You are here
Noble Group's Elman has nothing to offer but blood, tears, sweat
[HONG KONG] Noble Group Ltd founder and chairman Richard Elman, with more than five decades of experience in commodities, said that you simply can't tell when raw material markets are turning, evoking wartime British prime minister Winston Churchill to help make his point.
"We all know commodities are cyclical, but predicting when that turning point comes is only possible with hindsight, especially with such excessive moves," Mr Elman said in the Hong Kong-based company's annual report, which was received on Tuesday.
"Those who come hoping for some kernel of wisdom leave disappointed when I tell them that I don't know how all the different factors will play out - nor does anyone else."
Raw materials have rebounded from multiyear lows this quarter amid speculation that production cuts may diminish gluts of crude oil and metals.
The revival, also buoyed by a weaker dollar, has helped to spur Noble Group's shares, which were battered last year as the trader posted a loss for the first time in almost two decades and had its credit rating cut to junk. Mr Elman offered a warning in the report to investors now buying in.
"There are those entering the business who think of us as some counter-cyclical play," he wrote.
"But I'd just like to remind them that, while this is a great industry, and Noble is a great business, right now, as Sir Winston Churchill said at the outset of the Second World War, 'I have nothing to offer but blood, toil, tears and sweat'."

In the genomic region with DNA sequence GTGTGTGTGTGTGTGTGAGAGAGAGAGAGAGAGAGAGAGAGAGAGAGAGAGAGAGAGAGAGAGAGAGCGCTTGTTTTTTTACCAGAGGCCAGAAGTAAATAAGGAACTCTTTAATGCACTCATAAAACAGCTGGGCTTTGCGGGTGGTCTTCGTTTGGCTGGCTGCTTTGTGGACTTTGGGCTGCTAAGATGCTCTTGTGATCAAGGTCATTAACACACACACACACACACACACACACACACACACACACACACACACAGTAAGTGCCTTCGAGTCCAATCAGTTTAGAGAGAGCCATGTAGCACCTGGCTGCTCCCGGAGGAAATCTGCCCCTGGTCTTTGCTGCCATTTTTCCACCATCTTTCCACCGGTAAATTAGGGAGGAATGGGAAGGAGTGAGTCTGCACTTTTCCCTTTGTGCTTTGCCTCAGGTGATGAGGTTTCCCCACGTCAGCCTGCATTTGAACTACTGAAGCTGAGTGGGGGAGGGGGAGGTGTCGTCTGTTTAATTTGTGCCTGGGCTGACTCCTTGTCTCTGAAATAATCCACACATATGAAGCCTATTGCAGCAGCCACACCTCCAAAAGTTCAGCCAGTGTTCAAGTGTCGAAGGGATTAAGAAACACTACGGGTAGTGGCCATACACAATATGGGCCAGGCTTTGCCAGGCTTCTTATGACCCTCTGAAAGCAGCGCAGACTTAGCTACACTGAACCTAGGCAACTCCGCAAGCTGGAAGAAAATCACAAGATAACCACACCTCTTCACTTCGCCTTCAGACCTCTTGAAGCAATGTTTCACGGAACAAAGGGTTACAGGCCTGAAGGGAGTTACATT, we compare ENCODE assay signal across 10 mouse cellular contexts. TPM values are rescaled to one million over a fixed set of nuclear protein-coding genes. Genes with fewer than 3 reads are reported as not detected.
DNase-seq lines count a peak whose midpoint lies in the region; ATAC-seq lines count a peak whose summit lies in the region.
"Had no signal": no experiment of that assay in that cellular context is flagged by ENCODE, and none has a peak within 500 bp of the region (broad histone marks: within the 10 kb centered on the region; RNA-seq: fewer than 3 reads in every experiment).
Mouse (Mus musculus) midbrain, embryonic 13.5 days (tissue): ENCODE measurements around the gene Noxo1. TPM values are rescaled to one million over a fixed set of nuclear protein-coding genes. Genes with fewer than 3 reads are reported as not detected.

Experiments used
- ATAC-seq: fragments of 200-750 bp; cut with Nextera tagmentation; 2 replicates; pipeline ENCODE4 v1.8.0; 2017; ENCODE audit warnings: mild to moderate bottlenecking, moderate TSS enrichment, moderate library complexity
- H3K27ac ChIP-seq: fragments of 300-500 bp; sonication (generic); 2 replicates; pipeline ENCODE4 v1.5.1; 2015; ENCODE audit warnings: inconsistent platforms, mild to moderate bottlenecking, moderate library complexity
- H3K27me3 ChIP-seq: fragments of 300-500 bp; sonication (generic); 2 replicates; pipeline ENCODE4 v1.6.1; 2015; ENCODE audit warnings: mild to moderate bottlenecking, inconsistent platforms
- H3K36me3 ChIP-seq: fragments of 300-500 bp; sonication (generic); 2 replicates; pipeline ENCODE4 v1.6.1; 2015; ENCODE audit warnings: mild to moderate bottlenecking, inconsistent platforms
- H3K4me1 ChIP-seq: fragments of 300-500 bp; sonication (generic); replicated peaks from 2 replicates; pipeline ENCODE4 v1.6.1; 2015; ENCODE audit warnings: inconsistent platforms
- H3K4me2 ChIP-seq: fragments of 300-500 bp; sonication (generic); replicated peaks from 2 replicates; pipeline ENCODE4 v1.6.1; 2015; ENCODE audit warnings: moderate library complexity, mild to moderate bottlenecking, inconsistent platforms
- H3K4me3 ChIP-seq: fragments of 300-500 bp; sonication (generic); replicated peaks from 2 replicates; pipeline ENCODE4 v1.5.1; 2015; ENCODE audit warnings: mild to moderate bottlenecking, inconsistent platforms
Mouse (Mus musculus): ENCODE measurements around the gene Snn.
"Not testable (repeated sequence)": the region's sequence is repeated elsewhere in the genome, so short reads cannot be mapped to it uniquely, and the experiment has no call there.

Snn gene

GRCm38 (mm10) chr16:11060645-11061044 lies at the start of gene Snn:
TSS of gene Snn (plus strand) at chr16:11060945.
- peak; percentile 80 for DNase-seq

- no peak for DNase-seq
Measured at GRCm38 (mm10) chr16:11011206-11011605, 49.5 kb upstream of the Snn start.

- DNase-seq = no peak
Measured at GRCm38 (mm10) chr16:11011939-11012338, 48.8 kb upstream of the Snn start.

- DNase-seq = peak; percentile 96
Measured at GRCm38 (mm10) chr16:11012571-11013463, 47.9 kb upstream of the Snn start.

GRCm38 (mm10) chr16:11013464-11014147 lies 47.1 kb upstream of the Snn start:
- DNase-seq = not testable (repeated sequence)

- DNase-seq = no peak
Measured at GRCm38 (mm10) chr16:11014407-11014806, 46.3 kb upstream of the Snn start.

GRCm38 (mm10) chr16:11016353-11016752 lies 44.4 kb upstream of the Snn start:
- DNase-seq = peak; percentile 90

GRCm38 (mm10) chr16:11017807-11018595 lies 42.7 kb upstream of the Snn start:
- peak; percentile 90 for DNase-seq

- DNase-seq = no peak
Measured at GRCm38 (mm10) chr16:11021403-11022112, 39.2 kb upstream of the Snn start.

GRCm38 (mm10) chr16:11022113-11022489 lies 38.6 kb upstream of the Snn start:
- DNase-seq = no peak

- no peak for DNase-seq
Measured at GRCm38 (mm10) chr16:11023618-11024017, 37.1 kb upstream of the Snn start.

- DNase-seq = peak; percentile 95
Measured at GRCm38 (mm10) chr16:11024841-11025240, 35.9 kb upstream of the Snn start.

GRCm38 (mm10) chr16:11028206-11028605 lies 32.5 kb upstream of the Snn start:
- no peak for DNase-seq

Noble Group rallied as much as 8.9 per cent to 49 Singapore cents, the highest since Nov 12, and traded at 48.5 cents at 3:30 pm in Singapore.
The shares collapsed 65 per cent last year, the biggest loser on the Straits Times Index in 2015, as the company battled the commodity rout and fended off attacks on the integrity of its accounting.
The stock was removed from the STI this month.
Noble Group Chief Executive Officer Yusuf Alireza strove to turn around the company's fortunes last year, selling assets to raise cash including the remaining 49 per cent stake in Noble Agri Ltd, boosting transparency and taking writedowns.
Mr Elman, the largest shareholder, raised his holdings in January, about a week before the stock bottomed at 26.5 cents in intraday trade.
"It was heart-wrenching to dispose of our entire Agri stake.....but it was the best course of action," Mr Elman wrote.
"We have to be smaller and we have to be more nimble. By extracting $5 billion in cash in recent years from the disposal of some of our interests, we have made good progress."
The shares have advanced this month, nearing their 200-day moving average, amid speculation Noble Group will soon be able to refinance some bank borrowings.
In the report, the company - which trades energy and iron ore - said that the directors were confident in group's ability to refinance bank debt as it comes due in 2016.
Commodities plunged 25 per cent in 2015 as supplies overwhelmed demand in markets from crude oil to metals. The losses were driven by the weakest economic growth in China in a generation as the largest user shifted toward a consumer-led expansion and away from investment and infrastructure.
Last year, "must surely go down as one of the most challenging years that the commodity markets have had to endure for many decades," Mr Alireza wrote.
"These cyclical factors, which surely must balance themselves at some future stage, have been further compounded by structural changes in markets, principally caused by a moderation of the strong infrastructure spend in China."